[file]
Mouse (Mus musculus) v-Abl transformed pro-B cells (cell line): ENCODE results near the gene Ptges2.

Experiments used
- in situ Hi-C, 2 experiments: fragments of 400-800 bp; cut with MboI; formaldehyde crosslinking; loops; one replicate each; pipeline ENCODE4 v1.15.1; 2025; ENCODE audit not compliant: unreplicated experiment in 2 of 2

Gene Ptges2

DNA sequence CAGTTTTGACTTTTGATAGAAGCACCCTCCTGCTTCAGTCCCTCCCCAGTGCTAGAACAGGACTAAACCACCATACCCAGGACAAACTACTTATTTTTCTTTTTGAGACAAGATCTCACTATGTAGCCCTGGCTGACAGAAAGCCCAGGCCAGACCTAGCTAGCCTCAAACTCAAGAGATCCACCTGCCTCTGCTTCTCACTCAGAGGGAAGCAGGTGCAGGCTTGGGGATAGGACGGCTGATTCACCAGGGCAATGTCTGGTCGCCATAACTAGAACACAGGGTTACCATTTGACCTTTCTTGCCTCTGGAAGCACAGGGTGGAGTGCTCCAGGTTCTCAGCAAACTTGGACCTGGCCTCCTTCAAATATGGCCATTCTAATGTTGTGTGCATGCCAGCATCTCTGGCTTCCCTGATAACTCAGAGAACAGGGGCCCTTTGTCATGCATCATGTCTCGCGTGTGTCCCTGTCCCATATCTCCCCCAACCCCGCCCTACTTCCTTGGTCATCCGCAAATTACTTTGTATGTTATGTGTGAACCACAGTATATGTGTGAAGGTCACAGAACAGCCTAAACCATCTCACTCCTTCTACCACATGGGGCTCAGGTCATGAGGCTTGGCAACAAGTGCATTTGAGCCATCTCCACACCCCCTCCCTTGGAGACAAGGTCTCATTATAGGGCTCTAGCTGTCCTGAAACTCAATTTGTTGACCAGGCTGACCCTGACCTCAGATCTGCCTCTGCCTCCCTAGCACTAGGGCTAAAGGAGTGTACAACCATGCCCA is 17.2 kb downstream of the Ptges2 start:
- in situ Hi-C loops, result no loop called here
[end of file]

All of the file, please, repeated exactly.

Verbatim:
Mouse (Mus musculus) v-Abl transformed pro-B cells (cell line): ENCODE results near the gene Ptges2.

Experiments used
- in situ Hi-C, 2 experiments: fragments of 400-800 bp; cut with MboI; formaldehyde crosslinking; loops; one replicate each; pipeline ENCODE4 v1.15.1; 2025; ENCODE audit not compliant: unreplicated experiment in 2 of 2

Gene Ptges2

DNA sequence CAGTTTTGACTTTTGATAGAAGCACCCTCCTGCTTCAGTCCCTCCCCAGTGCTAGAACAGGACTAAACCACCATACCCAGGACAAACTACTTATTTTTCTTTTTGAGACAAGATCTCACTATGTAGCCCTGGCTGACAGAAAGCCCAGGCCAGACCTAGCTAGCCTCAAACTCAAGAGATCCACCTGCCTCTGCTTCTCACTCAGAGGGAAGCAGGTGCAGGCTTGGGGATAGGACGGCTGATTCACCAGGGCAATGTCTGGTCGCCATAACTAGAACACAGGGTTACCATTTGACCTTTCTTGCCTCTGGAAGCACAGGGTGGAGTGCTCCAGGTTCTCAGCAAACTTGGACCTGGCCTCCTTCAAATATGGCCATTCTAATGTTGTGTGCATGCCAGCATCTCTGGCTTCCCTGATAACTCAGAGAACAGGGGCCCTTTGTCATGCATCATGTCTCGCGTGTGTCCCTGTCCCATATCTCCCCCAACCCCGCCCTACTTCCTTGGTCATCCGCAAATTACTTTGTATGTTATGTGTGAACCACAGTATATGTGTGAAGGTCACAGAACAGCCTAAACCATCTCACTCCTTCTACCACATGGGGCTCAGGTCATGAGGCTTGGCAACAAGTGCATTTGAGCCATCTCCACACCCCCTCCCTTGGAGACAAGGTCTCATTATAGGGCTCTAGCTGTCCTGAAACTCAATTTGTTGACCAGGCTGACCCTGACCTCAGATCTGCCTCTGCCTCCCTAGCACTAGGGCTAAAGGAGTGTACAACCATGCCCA is 17.2 kb downstream of the Ptges2 start:
- in situ Hi-C loops, result no loop called here